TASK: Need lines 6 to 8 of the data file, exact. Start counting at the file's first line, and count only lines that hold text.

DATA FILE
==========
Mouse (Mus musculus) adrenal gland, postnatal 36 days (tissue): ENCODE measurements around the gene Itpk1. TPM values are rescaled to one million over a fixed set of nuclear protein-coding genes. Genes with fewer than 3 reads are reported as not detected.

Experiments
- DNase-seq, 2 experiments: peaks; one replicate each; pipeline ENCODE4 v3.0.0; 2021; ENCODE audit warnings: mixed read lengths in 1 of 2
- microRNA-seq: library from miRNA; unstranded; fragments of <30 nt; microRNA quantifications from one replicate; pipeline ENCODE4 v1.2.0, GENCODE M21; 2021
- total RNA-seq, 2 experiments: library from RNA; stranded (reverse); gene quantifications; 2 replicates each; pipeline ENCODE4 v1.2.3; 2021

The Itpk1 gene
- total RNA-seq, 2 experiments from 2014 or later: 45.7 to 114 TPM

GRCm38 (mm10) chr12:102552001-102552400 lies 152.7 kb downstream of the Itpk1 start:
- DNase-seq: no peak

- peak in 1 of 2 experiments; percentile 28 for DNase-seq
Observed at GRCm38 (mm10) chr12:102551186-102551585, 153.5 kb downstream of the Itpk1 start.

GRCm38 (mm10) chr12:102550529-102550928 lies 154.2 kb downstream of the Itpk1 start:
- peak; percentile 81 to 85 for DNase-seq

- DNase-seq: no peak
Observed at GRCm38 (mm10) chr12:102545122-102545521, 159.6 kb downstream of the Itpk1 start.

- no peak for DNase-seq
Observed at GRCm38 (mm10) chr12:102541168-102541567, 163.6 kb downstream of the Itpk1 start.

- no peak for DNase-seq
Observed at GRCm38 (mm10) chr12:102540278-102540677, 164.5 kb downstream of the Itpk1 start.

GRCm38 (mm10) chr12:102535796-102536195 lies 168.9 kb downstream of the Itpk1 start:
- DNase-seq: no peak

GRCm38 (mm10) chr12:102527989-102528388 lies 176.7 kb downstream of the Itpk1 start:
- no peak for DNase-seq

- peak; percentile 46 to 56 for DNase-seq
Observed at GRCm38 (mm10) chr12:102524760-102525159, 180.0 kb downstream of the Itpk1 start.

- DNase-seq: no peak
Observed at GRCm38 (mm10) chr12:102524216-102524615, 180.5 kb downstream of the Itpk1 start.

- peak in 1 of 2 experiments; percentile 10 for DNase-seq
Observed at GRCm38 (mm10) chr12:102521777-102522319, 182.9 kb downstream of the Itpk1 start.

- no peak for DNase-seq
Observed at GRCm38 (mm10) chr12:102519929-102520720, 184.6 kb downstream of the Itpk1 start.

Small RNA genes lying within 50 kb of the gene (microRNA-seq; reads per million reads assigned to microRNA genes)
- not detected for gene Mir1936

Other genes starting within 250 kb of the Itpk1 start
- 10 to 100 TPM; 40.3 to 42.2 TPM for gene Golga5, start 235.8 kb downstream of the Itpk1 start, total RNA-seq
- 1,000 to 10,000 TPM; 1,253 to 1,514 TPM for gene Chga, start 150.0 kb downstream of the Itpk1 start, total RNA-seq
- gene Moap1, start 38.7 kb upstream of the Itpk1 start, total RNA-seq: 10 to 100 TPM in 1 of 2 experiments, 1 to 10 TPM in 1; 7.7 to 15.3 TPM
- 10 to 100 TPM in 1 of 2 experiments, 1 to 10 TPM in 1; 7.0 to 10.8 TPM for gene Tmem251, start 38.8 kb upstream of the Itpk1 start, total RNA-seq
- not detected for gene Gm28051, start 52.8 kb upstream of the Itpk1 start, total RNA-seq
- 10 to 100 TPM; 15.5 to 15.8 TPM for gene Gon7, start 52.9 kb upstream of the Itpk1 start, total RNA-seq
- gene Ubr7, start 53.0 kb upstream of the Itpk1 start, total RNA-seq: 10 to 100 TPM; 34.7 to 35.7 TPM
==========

The Itpk1 gene
- total RNA-seq, 2 experiments from 2014 or later: 45.7 to 114 TPM

GRCm38 (mm10) chr12:102552001-102552400 lies 152.7 kb downstream of the Itpk1 start: